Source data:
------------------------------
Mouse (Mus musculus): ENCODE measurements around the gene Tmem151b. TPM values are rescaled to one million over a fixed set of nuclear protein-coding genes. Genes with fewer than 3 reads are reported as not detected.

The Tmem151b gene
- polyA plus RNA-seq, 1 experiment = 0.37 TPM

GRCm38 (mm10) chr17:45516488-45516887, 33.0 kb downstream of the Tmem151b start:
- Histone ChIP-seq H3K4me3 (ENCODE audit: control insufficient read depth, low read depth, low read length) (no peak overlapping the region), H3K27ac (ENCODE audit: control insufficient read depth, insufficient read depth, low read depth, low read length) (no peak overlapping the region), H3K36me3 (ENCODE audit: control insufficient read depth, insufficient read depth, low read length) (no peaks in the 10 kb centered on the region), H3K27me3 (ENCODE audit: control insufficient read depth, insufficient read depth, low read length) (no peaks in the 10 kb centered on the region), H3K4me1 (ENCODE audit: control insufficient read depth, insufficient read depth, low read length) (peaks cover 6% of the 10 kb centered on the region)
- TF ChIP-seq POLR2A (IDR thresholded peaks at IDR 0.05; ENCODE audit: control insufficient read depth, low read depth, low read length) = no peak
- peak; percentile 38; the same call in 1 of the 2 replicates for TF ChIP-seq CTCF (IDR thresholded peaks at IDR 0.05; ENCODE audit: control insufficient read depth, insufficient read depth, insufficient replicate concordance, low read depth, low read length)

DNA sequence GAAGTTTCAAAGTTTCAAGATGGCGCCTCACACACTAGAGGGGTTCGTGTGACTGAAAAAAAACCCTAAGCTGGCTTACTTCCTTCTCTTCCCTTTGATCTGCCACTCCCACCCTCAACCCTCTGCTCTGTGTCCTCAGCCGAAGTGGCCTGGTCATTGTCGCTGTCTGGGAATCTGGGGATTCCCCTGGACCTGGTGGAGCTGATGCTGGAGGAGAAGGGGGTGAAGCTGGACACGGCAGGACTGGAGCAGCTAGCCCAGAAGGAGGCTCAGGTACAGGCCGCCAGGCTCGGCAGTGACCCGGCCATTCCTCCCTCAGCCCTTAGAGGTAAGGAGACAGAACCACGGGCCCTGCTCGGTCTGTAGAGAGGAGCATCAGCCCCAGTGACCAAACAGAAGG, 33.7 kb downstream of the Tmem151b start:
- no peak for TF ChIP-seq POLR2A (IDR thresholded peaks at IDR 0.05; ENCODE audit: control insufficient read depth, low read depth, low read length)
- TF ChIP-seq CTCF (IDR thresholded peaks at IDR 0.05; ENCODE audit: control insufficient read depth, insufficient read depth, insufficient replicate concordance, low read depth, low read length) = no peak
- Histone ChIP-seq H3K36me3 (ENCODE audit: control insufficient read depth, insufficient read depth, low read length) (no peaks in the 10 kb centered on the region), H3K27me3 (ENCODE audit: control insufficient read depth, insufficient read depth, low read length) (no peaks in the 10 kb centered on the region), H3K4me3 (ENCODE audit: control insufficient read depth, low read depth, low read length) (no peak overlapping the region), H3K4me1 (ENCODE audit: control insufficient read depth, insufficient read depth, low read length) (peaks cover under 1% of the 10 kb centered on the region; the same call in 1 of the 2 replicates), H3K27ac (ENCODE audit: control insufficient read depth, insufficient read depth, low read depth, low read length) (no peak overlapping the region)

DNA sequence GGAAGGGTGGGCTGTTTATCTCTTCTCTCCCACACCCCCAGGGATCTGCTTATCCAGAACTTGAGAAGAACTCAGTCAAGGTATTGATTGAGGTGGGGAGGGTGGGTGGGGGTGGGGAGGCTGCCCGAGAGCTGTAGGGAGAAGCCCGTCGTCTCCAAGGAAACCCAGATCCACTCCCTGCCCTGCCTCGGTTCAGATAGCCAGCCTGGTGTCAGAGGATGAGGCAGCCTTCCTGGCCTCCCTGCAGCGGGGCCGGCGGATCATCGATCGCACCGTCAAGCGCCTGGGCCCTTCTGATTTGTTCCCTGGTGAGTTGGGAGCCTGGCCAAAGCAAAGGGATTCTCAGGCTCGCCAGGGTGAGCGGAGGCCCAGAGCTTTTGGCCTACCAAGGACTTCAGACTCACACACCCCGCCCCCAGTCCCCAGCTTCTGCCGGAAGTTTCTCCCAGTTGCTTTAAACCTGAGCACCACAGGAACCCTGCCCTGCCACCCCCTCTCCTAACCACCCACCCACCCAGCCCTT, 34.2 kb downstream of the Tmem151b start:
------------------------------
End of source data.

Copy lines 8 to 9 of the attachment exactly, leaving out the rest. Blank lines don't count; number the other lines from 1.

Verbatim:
DNA sequence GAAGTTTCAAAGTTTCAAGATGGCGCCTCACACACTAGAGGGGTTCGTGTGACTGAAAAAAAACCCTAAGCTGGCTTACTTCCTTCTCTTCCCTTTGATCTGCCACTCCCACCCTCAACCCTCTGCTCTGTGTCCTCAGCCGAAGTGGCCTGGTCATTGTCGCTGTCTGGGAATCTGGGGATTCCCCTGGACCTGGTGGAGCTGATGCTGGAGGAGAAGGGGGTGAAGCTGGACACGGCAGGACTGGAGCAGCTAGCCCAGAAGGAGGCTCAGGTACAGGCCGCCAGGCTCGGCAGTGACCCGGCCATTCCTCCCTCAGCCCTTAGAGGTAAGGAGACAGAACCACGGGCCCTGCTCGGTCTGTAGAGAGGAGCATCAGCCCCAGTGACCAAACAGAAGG, 33.7 kb downstream of the Tmem151b start:
- no peak for TF ChIP-seq POLR2A (IDR thresholded peaks at IDR 0.05; ENCODE audit: control insufficient read depth, low read depth, low read length)